Saturday, May 16, 2020

The Orphan Train Movement

When my friends were going through the adoption process I found it fascinating and heartbreaking and ended up doing lots of research about it. Because I love history, I wanted to learn about the history of adoption. This led me to Mr. Charles Brace and the Orphan Trains. And inspiration for a series of books was born J

The Orphan Train Movement was a supervised welfare program that transported orphaned and homeless children from crowded Eastern cities of the United States to foster homes located largely in rural areas of the Midwest. The orphan trains operated between 1854 and 1929, relocating about 200,000 orphaned, abandoned, abused, or homeless children.

Three charitable institutions, Children's Village (founded 1851 by 24 philanthropists), the Children's Aid Society (established 1853 by Charles Loring Brace) and later, the New York Foundling Hospital, endeavored to help these children. The institutions were supported by wealthy donors and operated by professional staff. The three institutions developed a program that placed homeless, orphaned, and abandoned city children, who numbered an estimated 30,000 in New York City alone in the 1850s, in foster homes throughout the country. The children were transported to their new homes on trains that were labeled "orphan trains" or "baby trains". This relocation of children ended in the 1920s with the beginning of organized foster care in America.

Around 1830, the number of homeless children in large Eastern cities such as New York City exploded. In 1850, there were an estimated 10,000 to 30,000 homeless children in New York City. At the time, New York City's population was only 500,000. Some children were orphaned when their parents died in epidemics of typhoid, yellow fever or the flu. Others were abandoned due to poverty, illness or addiction. Many children sold matches, rags, or newspapers to survive. For protection against street violence, they banded together and formed gangs.

In 1853, a young minister named Charles Loring Brace became concerned with the plight of street children. He founded the Children's Aid Society. During its first year the Children's Aid Society
primarily offered boys religious guidance and vocational and academic instruction. Eventually, the society established the nation's first runaway shelter, the Newsboys' Lodging House, where vagrant boys received inexpensive room and board and basic education. Brace and his colleagues attempted to find jobs and homes for individual children, but they soon became overwhelmed by the numbers needing placement. Brace hit on the idea of sending groups of children to rural areas for adoption.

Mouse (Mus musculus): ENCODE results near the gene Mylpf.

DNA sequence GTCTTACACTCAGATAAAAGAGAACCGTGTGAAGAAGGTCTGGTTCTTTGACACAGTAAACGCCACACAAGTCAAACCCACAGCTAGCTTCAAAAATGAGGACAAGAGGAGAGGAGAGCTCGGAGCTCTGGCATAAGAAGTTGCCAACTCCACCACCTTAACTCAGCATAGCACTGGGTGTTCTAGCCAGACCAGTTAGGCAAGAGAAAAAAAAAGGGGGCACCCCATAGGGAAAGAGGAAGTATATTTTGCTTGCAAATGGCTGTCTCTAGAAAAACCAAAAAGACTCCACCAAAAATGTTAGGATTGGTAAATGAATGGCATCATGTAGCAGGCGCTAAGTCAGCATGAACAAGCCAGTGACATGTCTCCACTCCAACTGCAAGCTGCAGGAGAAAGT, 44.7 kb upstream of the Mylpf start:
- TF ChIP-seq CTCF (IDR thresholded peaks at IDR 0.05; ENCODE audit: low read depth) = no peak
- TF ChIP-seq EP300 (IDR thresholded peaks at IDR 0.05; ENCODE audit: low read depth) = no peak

Brace believed that street children would have better lives if they left the poverty and debauchery of their lives in New York City and were instead raised by morally upright farm families. Recognizing the need for labor in the expanding farm country, Brace believed that farmers would welcome homeless children, take them into their homes and treat them as their own. His program would turn out to be a forerunner of modern foster care.

After a year of dispatching children individually to farms in nearby Connecticut, Pennsylvania and rural New York, the Children's Aid Society mounted its first large-scale expedition to the Midwest in September 1854. The scope of this movement was amazing! The Children's Aid Society's sent an average of 3,000 children via train each year from 1855 to 1875. Between 1854 and 1929, an estimated 200,000 American children traveled west by rail in search of new homes. Brace's notion that children are better cared for by families than in institutions is the most basic tenet of present-day foster care.

Of course, there were all sorts of tragedies involved in this. The need for it was tragic and sadly, there were many opportunities for less than reputable individuals to exploit these tragedies. But there were also many success stories.

I was inspired by this background to write my Orphan Trainseries which was just recently released in a boxed set.

She'd happily give him her heart … if only it wouldn’t cost her the only home she’s known

Sophie Brooks thought she had everything she could want in life. Friends, loved ones at the orphanage where she was raised, a job that gives her purpose, and a chance to help children every day … what more could she need? But a chance encounter with a handsome stranger has her wondering if a life—and love—outside the orphanage might be exactly what she never knew she needed.

Renton Robert Rexford III has never wanted for anything. Until he meets Sophie. The charming, intelligent beauty draws him like no other. But, thanks to a disapproving benefactor who threatens to pull the orphanage’s funding, his pursuit of her could cost Sophie everything she holds dear. She’s all he wants in the world, but how can he ask her to give up so much when all she’d get in return is his heart?

It’s not long before Sophie is forced to weigh her loyalty to the only home she’s ever known against the needs of her heart. Can love prevail—or is the cost simply too high?

1 comment:

  1. I enjoyed the Orphan Train series. This subject fascinates me also.


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